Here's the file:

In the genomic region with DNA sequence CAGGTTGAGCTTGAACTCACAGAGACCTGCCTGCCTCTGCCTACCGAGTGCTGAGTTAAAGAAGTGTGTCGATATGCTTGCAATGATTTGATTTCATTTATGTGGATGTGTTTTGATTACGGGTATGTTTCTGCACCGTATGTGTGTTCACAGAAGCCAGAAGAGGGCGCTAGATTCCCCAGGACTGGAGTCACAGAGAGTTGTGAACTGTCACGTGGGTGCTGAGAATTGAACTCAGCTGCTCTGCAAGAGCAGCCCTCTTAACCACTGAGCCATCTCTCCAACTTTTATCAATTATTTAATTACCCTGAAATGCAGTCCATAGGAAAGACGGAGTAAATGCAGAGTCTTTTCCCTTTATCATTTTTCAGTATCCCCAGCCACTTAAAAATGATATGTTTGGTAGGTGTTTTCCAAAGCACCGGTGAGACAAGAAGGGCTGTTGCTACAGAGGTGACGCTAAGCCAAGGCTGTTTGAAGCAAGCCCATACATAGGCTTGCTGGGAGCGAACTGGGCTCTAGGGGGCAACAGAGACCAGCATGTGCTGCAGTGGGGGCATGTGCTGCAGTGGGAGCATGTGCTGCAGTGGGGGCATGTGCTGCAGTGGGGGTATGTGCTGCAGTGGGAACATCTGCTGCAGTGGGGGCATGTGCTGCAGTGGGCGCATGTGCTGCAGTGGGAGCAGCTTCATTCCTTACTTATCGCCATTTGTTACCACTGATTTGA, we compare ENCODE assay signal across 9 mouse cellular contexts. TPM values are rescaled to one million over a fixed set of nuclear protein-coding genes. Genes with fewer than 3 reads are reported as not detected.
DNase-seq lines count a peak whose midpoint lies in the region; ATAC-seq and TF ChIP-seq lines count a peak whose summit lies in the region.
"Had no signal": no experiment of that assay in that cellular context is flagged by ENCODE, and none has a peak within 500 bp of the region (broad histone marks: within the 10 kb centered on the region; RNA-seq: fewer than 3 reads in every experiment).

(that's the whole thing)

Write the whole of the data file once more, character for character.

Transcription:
In the genomic region with DNA sequence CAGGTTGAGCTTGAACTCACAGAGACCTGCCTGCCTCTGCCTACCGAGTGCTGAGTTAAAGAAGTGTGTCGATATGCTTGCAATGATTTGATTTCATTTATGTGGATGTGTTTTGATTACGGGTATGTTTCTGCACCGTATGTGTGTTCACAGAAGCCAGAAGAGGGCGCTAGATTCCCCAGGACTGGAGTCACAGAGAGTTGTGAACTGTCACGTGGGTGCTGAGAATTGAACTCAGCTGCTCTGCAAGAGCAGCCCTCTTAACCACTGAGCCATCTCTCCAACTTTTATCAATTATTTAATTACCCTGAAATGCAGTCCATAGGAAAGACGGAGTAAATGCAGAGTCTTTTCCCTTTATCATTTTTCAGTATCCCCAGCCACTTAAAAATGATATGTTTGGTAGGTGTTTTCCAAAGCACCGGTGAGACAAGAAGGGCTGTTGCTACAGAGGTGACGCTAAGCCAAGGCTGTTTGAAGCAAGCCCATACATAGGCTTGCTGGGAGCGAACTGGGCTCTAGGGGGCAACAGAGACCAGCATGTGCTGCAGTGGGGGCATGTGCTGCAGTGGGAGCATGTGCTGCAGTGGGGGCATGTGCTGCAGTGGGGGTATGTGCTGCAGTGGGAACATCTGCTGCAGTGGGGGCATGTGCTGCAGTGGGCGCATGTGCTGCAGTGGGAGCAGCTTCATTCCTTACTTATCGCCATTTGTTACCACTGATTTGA, we compare ENCODE assay signal across 9 mouse cellular contexts. TPM values are rescaled to one million over a fixed set of nuclear protein-coding genes. Genes with fewer than 3 reads are reported as not detected.
DNase-seq lines count a peak whose midpoint lies in the region; ATAC-seq and TF ChIP-seq lines count a peak whose summit lies in the region.
"Had no signal": no experiment of that assay in that cellular context is flagged by ENCODE, and none has a peak within 500 bp of the region (broad histone marks: within the 10 kb centered on the region; RNA-seq: fewer than 3 reads in every experiment).